ChemEngineering 2019, 3, 31 4 of 16 ChemEngineering 2.3.3. Hydrate2019, 3 FOR PEER Formation REVIEW Procedure 4 Once the the bed bed was wasprepared, prepared,thethecrystallizer crystallizerwas wasclosed closedandandthe thethermocouples thermocouples were wereconnected connectedto their respective ports. To purge the air inside the crystallizer, the system was pressurized to their respective ports. To purge the air inside the crystallizer, the system was pressurized to 300 to 300 kPa and kPa then depressurized and then to 50 kPa depressurized with to 50 kPathe gasthe with mixture three times. gas mixture threeThe crystallizer times. was then was The crystallizer cooled to then the experimental cooled temperature using to the experimental the external temperature refrigerated using the externalcirculator. Once the refrigerated crystallizer circulator. reached Once the the desired reached crystallizer temperature, the system the desired was pressurized temperature, with the system thepressurized was same gas mixture with the used samein gas the purging mixture step usedtointhe thedesired purgingexperimental pressure. step to the desired The temperature experimental andThe pressure. pressure were allowed temperature to stabilize and pressure were and reach the experimental conditions. The time at which the pressure and temperature allowed to stabilize and reach the experimental conditions. The time at which the pressure and of the system reached the experimental temperature of the system condition reachedwas recorded as time the experimental zero. The condition was data were recorded recorded as time every 20 s.data zero. The The crystallizer were recorded pressure everydropped 20 s. Thedue to hydrate crystallizer formation pressure and growth. dropped The experiment due to hydrate formation wasand continued growth. until no significant pressure drop in the crystallizer was observed. A schematic The experiment was continued until no significant pressure drop in the crystallizer was observed. Aof the experimental procedure schematic of followed is shown inprocedure the experimental Figure 2. followed is shown in Figure 2. Figure 2. Schematic of the experimental procedure. 2.4. Calculation of 2.4. Calculation of Water Water Recovery Recovery The moles of gas consumed The moles of gas consumed for for hydrate hydrate formation formation and growth at and growth any time at any time were were calculated calculated using using the following equation: the following equation: PV PV ∆n H,↓ t = − (1) zRT PV CR,0 zRT PV CR,t ( ΔnH ,↓ = t where P, V, and T are the crystallizer pressure, ) zRT volume, − zRT CR , 0 and CR , t temperature, (1) respectively; R is the ideal gas constant; and z is the compressibility factor calculated by Pitzer’s correlation . where TheP, volume V, and Tofare the crystallizer water converted topressure, hydrate volume, and temperature, can be determined by using respectively; R is the following the ideal equation: gas constant; and z is the compressibility factor calculated by Pitzer’s correlation . The volume 3 equation: Volumeofofwater water converted converted toto hydrate hydratescan = be ∆ndetermined by using the following H,↓ × hydration number × 18 (cm ) (2) Volume of water converted to hydrates = ΔnH ,↓ × hydration number ×18 (cm 3 ) (2) where Δn_(H,↓) is the number of moles of gas consumed for hydrate formation at the end of the experiment determined from the gas uptake. The hydration number is the number of water molecules per guest molecule. Ar/C3H8 gas mixtures formed structure II (sII) hydrate, which had 16 small cages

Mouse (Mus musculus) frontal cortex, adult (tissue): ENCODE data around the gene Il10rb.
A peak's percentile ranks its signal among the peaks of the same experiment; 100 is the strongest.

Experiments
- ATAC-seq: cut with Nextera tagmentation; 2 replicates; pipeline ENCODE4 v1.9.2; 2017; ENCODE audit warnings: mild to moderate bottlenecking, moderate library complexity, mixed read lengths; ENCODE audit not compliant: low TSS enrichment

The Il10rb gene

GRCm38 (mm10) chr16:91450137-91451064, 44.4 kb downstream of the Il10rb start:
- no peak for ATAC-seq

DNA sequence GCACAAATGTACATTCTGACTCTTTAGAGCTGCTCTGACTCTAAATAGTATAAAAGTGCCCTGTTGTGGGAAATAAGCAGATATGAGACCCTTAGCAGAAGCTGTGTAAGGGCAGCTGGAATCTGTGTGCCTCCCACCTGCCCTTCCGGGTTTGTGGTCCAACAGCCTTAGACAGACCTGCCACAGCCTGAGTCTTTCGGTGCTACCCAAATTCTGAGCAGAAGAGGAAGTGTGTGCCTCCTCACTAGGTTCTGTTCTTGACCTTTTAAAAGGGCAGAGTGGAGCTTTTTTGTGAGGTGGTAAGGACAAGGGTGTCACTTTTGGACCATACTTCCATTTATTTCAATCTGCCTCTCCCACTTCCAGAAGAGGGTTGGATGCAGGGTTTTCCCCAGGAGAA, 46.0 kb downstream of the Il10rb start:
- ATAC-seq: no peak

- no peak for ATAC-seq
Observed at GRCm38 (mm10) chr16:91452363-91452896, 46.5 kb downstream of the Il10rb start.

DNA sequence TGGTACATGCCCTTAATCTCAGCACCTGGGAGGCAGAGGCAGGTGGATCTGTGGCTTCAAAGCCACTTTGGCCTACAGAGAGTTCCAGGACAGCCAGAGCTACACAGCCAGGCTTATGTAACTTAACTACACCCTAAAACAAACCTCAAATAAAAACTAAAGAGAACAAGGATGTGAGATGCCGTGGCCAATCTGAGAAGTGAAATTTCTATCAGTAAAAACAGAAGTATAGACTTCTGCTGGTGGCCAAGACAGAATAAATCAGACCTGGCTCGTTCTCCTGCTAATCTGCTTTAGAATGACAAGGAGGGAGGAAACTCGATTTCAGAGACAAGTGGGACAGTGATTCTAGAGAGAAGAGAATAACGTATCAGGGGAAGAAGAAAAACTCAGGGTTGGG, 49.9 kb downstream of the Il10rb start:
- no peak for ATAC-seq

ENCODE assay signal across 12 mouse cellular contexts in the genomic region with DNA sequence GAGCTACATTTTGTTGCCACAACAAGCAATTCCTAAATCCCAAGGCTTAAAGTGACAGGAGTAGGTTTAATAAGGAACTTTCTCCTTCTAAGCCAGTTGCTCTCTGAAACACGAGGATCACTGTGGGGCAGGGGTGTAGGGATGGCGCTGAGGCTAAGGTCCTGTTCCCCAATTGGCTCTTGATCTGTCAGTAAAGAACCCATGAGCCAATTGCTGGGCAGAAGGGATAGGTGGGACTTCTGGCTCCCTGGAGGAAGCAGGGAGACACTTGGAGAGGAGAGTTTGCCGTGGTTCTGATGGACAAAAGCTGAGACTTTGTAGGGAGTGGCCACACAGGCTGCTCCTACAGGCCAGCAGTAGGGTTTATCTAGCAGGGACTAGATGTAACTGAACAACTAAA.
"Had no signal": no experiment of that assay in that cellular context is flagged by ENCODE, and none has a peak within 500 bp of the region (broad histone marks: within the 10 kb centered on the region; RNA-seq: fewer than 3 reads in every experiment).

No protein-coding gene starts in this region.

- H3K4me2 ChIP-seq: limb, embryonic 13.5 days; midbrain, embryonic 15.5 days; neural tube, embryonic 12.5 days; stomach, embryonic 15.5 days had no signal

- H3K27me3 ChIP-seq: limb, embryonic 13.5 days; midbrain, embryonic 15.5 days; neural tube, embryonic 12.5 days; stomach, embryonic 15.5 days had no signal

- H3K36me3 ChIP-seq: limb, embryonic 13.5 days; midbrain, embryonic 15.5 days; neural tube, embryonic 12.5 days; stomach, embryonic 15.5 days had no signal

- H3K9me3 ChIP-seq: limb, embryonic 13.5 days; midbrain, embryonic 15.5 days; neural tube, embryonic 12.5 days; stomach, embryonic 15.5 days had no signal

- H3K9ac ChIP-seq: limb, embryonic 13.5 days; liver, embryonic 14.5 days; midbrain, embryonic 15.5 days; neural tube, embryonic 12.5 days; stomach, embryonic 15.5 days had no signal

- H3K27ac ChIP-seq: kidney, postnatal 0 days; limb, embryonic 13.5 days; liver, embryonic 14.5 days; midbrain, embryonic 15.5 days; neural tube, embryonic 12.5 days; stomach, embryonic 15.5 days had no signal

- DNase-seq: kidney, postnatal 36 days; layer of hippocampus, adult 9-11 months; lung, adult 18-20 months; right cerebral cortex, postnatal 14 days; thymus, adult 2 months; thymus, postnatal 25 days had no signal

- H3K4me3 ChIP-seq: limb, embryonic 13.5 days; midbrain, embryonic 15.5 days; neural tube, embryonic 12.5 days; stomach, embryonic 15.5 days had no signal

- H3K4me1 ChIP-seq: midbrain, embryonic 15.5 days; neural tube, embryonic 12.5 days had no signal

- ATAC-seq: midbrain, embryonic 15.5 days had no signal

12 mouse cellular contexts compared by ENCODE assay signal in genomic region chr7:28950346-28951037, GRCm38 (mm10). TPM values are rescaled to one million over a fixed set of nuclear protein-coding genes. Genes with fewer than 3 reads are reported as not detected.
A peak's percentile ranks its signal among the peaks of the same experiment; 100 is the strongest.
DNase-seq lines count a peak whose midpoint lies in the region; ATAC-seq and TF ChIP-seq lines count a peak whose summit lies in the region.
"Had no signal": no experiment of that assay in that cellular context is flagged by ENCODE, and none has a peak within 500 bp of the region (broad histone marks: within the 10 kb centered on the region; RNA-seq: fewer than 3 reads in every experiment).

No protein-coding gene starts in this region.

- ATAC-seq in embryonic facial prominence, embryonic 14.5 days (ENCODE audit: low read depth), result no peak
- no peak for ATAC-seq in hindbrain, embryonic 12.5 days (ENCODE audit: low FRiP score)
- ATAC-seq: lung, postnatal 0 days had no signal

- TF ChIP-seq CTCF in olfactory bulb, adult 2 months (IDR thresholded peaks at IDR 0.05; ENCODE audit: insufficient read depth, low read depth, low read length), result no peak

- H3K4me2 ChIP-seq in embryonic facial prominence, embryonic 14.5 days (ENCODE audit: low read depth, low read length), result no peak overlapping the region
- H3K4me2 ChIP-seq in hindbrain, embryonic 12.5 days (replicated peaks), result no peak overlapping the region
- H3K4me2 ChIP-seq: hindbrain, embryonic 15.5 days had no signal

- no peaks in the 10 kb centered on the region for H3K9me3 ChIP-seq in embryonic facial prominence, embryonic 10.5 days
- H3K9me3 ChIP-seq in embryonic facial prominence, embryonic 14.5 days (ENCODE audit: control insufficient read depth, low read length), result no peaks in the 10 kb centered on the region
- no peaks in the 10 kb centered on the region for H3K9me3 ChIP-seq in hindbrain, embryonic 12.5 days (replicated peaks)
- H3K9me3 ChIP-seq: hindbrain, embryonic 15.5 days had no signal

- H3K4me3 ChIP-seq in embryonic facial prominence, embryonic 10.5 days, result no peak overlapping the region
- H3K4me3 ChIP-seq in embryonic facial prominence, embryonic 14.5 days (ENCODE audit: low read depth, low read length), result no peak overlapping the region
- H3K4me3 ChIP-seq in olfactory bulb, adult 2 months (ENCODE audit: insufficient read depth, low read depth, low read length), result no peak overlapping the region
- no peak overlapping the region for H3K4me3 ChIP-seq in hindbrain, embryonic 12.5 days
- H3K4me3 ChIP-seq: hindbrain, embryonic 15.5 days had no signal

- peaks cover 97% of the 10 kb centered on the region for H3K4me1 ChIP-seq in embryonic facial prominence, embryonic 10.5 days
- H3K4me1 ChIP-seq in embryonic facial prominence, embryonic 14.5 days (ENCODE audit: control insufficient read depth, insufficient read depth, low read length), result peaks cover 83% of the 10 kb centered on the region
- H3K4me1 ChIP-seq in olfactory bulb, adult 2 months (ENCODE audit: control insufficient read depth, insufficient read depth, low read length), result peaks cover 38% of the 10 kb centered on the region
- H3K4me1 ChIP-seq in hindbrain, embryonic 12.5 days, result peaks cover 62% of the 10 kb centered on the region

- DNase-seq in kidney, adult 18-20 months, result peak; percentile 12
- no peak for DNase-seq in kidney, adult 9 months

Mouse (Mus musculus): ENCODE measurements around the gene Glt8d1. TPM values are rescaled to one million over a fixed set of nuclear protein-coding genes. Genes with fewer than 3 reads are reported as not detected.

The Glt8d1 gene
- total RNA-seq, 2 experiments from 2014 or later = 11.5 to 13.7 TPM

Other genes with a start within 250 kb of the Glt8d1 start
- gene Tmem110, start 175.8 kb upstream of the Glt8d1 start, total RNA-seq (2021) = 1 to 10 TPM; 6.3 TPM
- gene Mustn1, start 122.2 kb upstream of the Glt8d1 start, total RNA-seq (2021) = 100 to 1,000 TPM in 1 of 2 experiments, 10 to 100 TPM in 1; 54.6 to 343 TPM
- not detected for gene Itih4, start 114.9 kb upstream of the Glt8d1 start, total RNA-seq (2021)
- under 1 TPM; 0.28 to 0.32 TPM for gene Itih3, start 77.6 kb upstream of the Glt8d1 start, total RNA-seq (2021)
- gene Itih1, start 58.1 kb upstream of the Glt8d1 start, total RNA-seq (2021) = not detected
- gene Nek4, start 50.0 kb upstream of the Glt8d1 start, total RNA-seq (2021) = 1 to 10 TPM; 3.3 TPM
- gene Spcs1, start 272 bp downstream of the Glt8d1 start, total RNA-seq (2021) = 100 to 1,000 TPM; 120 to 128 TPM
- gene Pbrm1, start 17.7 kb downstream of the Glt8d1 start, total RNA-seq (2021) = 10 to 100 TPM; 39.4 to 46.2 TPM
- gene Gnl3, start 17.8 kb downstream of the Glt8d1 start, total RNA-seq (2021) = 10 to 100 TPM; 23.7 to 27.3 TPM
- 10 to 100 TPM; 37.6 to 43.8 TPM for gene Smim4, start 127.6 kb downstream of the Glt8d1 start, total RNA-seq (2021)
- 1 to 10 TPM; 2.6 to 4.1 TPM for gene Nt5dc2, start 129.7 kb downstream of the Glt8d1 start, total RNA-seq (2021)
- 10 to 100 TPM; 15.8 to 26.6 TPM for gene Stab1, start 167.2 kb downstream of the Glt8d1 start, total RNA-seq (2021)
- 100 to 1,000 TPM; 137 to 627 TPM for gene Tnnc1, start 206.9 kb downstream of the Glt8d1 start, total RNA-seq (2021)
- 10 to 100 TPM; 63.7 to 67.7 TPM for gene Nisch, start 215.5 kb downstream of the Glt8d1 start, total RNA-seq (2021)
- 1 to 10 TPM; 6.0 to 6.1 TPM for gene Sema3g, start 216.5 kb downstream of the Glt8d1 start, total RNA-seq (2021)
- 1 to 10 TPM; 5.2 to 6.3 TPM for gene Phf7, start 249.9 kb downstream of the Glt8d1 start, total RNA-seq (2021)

ChemEngineering 2019, 3, 31 5 of 16 where ∆n_(H,↓) is the number of moles of gas consumed for hydrate formation at the end of the experiment determined from the gas uptake. The hydration number is the number of water molecules per guest molecule. Ar/C3 H8 gas mixtures formed structure II (sII) hydrate, which had 16 small cages and 8 large cages in a one-unit cell composed of 136 water molecules. The theoretical hydration number used in the above equation was 5.67. For N2 /C3 H8 and CO2 /C3 H8 gas mixtures, the hydration number used was 9.65 and 8.21, respectively, which were calculated using CSMGem . Water recovery represents the volumetric process efficiency of the HyDesal process and can be calculated by using the following equation, as given in the literature : Volume of water converted to hydrate × Fh Water recovery % = × 100 (3) Volume of feed solution where Fh is the fraction of hydrate formed that is recoverable at the hydrate crystal separation step from the brine. Since, in our study, the hydrate crystals were not separated from the brine, Fh of 1 was calculated in the above equation. The rate of water recovery (R20 ) was calculated by fitting the water recovery growth versus time for the first 20 min from the nucleation point using the least-squares method. 3. Results and Discussion A suitable gas mixture with propane as a constituent can lower the operating conditions as well as enhance the hydrate formation rate and water recovery. We chose nitrogen, argon, and carbon dioxide as the other constituent along with 10% propane and evaluated their effect on water recovery and rate of hydrate formation. A summary of experimental results, such as induction time (IT), gas uptake at IT, gas uptake after 60 min from IT, water recovery, and rate of water recovery, is presented in Table 2. Table 2. Summary of experimental conditions and results with G1 (C3 H8 /N2 (10 mol%/90 mol%)), G2 (C3 H8 /Ar (10 mol%/90 mol%)), and G3 (C3 H8 /CO2 (10 mol%/90 mol%)) gas mixtures. Gas Uptake Gas Uptake Water Induction System with G1 Exp. Pressure Temperature at IT 60 min from Recovery at R20 Time (IT) Mixture No (MPa) (K) (mol/mol of IT (mol/mol 60 min from (cm3 /min) (min) Water) of Water) IT (%) N1 5.0 275.5 250.33 0.0062 0.0438 36.34 0.21 Pure Water N2 5.0 275.5 41.67 0.0065 0.0603 51.96 0.22 N3 5.0 275.5 160.33 0.0051 0.0519 45.21 0.22 N4 5.0 274.2 1600 0.0035 0.0037 0.13 0.02 3.0 wt% NaCl solution N5 5.0 274.2 117.33 0.0001 0.0014 1.24 0.00 Gas Uptake Gas Uptake Water Induction System with G2 Exp. Pressure Temperature at IT 60 min from Recovery at R20 Time (IT) mixture No (MPa) (K) (mol/mol of IT (mol/mol 60 min from (cm3 /min) (min) Water) of Water) IT (%) A1 5.0 274.2 91.67 0.0037 0.1017 53.41 0.29 Pure Water A2 5.0 274.2 1867.00 0.0046 0.1222 64.73 0.35 A3 5.0 274.2 429.67 0.0021 0.1060 58.90 0.92 Pure water with 100 A4 5.0 274.2 0.67 0.0002 0.1025 57.99 1.00 ppm SDS A5 5.0 274.2 0.33 0.0005 0.1102 62.16 1.16 Pure water with 500 A6 5.0 274.2 53.33 0.0017 0.0992 55.26 1.14 ppm SDS A7 5.0 274.2 24.00 0.0005 0.0971 54.75 1.20 Pure water with 1000 A8 5.0 274.2 90.67 0.0004 0.1016 57.38 1.18 ppm SDS A9 5.0 274.2 1864.33 0.0021 0.1053 58.52 1.23 A10 5.5 274.2 46.00 0.0015 0.0036 1.21 0.02 3.0 wt% NaCl solution A11 5.5 274.2 3.67 0.0012 0.0032 1.10 0.02 A12 5.5 274.2 4307.00 0.0028 0.0047 1.10 0.02 A13 5.5 274.2 42.67 0.0017 0.0132 6.50 0.17 3.0 wt% NaCl solution A14 5.5 274.2 187.67 0.0021 0.0157 7.72 0.19 with 100 ppm SDS A15 5.5 274.2 10.00 0.0008 0.0217 11.83 0.26 A16 5.5 274.2 0.33 0.0001 0.0193 10.95 0.31 3.0 wt% NaCl solution A17 5.5 274.2 168.33 0.0050 0.0679 35.67 0.69 with 500 ppm SDS A18 5.5 274.2 844.67 0.0020 0.0583 31.94 0.55 3.0 wt% NaCl solution A19 5.5 274.2 1.67 0.0001 0.0632 36.12 0.66 with 1000 ppm SDS A20 5.5 274.2 7.33 0.0009 0.0662 37.05 0.52